Available evidence indicates that Ethiopia suffered a lot from poliomyelitis infection. A study conducted in 1988 in Gondar zuria in the Northwest Ethiopia among children aged 1-15 years old indicated a prevalence of residual poliomyelitis of 2.1/1000, while an estimated annual incidence of poliomyelitis was found to be 7.7/100000 [6]. Another study also demonstrated a prevalence of paralytic poliomyelitis of 7.3/1000 children in 5-9 years old [7]. Ethiopia, following the Yaoundé declaration on polio eradication in 1996, joined the global effort for the eradication of poliomyelitis and established in 1997 acute flaccid paralysis case-based surveillance system throughout the country [8]. Progress has been made for the implementation of polio eradication strategies in terms of surveillance networking, capacity building, and supplemental immunization activities (SIAs). Nonetheless, the achievements were suboptimal at the beginning according to the major indicators of quality and sensitivity of the surveillance system i.e. stool adequacy within 14 days of onset of paralysis and non-polio acute flaccid paralysis (NP-AFP rate) [9]. The trend of stool adequacy and nonpolio AFP rates were persistently suboptimal for certification in spite of the regular active case search and sensitization efforts at all level. From the start of the acute flaccid paralysis surveillance up to the year 2000, the NP-AFP rate had persistently been lower than 0.8/100,000 children < 15 years old, while stool adequacy was lower than 50 % during the same period [10].


The Ethiopian health service system is primarily focused on the preventive and promotive aspect of health service. The health service system is designed on a three-tier health service delivery system, which comprises a primary health care unit, (a network of a health center and five health posts), general hospital, and specialized hospital. The primary health service coverage is estimated at 76.9%, while health service utilization is at 33% [11]. A longitudinal community based study conducted from 1992-1994 on mothers health seeking behavior for ill babies at various levels indicated that less than 47% of ill children only got treatment for various illness [12]. Hence, the objective of this study is to investigate the health care seeking behavior and related factors inhibiting families or care takers of acute flaccid paralysis to visit first modern health facilities.



Methods Up    Down

Acute flaccid paralysis cases were reported from all regions, zones, and woredas (equivalent to district) of the country. Treatment for illness is available from public, private health facilities, traditional practitioners, and holy water sites. Under the polio eradication program, all children under the age of 15 years that present with sudden onset of flaccid paralysis are investigated and reported immediately. All professionals are also required to investigate and report any suspected AFP cases without delay. As soon as cases notified arrangements are made for two stool samples collected within 24 hours apart and within 60 days but preferably within the first 14 days of onset of paralysis. Samples are transported to the National Polio laboratory at the Ethiopian Health and Nutrition Research Institute within 72 hours with appropriate cold chain system (2-8Oc). The WHO medical surveillance officer of that area is required to verify, investigate the case and fill health care seeking questionnaire. All cases investigated by medical surveillance officers from August 2004 to May 2008 throughout the country were included in the study and retrospectively analyzed.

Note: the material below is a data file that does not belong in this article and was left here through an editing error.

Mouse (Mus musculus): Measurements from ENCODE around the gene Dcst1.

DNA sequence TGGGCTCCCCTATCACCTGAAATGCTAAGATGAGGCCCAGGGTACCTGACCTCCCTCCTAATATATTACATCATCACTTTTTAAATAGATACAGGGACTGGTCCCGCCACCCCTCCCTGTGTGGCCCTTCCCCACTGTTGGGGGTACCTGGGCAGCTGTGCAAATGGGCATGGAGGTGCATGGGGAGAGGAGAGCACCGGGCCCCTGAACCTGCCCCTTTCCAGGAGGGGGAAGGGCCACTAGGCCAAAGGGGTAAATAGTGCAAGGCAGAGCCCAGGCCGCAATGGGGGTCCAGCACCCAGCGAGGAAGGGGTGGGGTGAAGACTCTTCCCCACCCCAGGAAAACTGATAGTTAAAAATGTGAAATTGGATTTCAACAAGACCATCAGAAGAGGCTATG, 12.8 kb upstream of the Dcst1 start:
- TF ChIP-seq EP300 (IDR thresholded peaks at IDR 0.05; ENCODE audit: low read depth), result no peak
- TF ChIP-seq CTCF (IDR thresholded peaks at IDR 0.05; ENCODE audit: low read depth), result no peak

A standardized and pretested questionnaire was used to collect information on health care seeking behavior of parents and caregivers of acute flaccid paralysis child after securing verbal consent from respondents. The questionnaire includes demographic characteristics of the parents and epidemiologic characteristics of the cases. Part of the questionnaire includes socio- demographic variables like income, religion, education, occupation, specific measures taken at home, the first site of visit, reasons for choosing the first site and awareness on AFP and polio eradication initiatives. Data were entered, summarized, and analyzed using EpiInfo 2000 version 3.2 statistical packages. Five records with incomplete information on the date of onset and first site visited were excluded from the analysis. We used simple frequencies and bivariate analysis with further analysis with multivariate logistic regression.



Results Up    Down